With InLinks, schema markup generation is automatic. Once you assign a target page to the named entities extracted from your website, the InLinks system automatically creates web page and FAQ schemas. There’s no need to manually open every article to select the main entities for each page. The InLinks system will automatically detect it and add the correct About and Mentions markup. This automatic schema generation makes InLinks very useful for adding structured data at scale. InLinks also uses the Same As tag to connect entities to their corresponding authoritative source for disambiguation. In this case, Wikipedia.
InLinks automates FAQ schema once it finds questions in two or more heading tags. There’s no need to tag your questions manually. The tool will scan your pages to find them and show search engines the accepted answer for each question in machine-readable style. This schema type is especially useful if your website is in the health or government niche, as Google recently said FAQ markup will now be limited to such websites. Also, InLinks will automatically push the schema live on your site once you add our JS code to your site’s header or footer.
Semantic keyword analysis and content optimization
In addition to the WordPress plugin, WordLift features an extension called SEO-Add On for GoogleSheet that allows users to perform semantic keyword analysis. According to WordLift, this extension enables users to extract entities from a piece of content and check whether their article is optimized with the right entities. Users can also analyze the entities behind a webpage or a search query and use the insights to build a semantic content plan. Unfortunately, this feature is locked behind WordLift’s Business + Ecommerce plan, so we could not test it to see exactly how it works.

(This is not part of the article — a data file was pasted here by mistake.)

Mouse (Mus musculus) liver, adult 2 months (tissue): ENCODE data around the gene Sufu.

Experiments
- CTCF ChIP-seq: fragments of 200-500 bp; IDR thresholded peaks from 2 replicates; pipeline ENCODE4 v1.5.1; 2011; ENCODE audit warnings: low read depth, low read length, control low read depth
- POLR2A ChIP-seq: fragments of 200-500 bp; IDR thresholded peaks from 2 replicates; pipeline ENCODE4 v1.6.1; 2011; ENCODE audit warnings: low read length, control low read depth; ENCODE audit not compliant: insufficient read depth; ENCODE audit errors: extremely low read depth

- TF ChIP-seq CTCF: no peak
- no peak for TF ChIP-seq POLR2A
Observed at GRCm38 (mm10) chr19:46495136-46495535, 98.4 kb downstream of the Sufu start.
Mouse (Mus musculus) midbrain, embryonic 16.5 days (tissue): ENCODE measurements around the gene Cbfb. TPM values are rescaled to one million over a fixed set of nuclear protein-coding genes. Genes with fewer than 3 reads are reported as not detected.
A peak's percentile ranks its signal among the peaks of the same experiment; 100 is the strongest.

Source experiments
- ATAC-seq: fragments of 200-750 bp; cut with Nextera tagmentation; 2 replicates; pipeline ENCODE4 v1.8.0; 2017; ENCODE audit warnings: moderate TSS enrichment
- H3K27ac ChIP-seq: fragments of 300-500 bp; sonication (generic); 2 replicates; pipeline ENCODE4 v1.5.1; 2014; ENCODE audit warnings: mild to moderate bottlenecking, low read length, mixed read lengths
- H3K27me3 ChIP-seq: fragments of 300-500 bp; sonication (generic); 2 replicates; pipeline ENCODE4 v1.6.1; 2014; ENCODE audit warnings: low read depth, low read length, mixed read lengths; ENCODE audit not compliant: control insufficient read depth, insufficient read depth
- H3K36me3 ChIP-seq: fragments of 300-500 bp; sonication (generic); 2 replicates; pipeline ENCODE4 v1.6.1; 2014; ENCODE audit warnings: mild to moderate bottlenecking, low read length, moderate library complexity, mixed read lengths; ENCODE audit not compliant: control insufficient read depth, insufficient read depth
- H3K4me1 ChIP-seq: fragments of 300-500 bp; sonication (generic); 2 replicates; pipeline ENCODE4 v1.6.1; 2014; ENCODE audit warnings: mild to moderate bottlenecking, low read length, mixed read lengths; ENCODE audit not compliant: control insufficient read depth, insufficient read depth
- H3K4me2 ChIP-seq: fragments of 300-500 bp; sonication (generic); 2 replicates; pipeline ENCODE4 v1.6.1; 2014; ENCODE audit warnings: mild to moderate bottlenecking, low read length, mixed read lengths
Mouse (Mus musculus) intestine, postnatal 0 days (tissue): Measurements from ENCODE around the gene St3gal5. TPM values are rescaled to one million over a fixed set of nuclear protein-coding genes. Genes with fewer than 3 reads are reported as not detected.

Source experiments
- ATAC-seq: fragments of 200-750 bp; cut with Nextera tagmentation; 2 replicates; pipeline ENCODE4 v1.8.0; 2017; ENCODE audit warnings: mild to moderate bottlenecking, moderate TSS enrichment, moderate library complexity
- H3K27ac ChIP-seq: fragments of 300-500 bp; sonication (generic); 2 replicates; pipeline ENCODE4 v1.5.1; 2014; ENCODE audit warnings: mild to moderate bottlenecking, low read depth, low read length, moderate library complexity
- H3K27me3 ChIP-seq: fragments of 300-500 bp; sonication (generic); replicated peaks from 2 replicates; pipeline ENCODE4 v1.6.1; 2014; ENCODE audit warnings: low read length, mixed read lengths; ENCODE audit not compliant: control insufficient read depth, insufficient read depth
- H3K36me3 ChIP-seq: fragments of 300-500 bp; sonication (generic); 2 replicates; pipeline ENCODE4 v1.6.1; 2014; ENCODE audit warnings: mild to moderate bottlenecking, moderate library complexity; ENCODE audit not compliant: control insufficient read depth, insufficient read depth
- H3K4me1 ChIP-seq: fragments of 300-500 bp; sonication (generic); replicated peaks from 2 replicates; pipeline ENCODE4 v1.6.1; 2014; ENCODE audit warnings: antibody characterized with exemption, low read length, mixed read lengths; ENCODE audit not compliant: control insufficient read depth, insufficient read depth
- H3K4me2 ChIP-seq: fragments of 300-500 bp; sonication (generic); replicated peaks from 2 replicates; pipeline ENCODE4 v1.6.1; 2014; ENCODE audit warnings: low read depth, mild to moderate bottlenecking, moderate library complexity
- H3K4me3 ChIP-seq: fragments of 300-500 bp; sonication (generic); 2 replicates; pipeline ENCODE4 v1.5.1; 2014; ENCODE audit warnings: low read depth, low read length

On InLinks, semantic keyword analysis is available with all subscription plans. And instead of an extension, keyword analysis is part of the powerful content optimization module within the InLinks system.
The semantic keyword research tool lets you see the important entities that Google associates with your website or a given topic. It then shows you relevant topic clusters for developing a content plan and their priority level for your website. The tool also taps into Google Suggest to extract the specific questions searchers are typing into Google for a query and the exact intent they have in mind while searching. We do this to give you the context required to create semantically related, relevant content optimized for ranking.
If you already have your content, the InLinks system will analyze it, extract important entities associated with your article, and show how well you’ve covered them by giving you an SEO score. In the content editor part of the optimization tool, InLinks will recommend missing entities you can add to your content to improve its score and Google’s understanding. And if you click on an entity, you’ll see the entity’s meaning, synonyms, and a measure of your usage against the competition.
With the keyword research tool, you can also analyze competitor websites and content to see the entities they cover and those missing from your site. Then, use that insight to further optimize your content, speak Google’s language, and improve your ranking.
Additionally, InLinks creates topical maps to show all the concepts you’ve written about on your website and their semantic relationship. This topical map (displayed by our topic wheel) is a great way to visualize the entities on your website and how they relate to each other. Here’s an example of a topic map.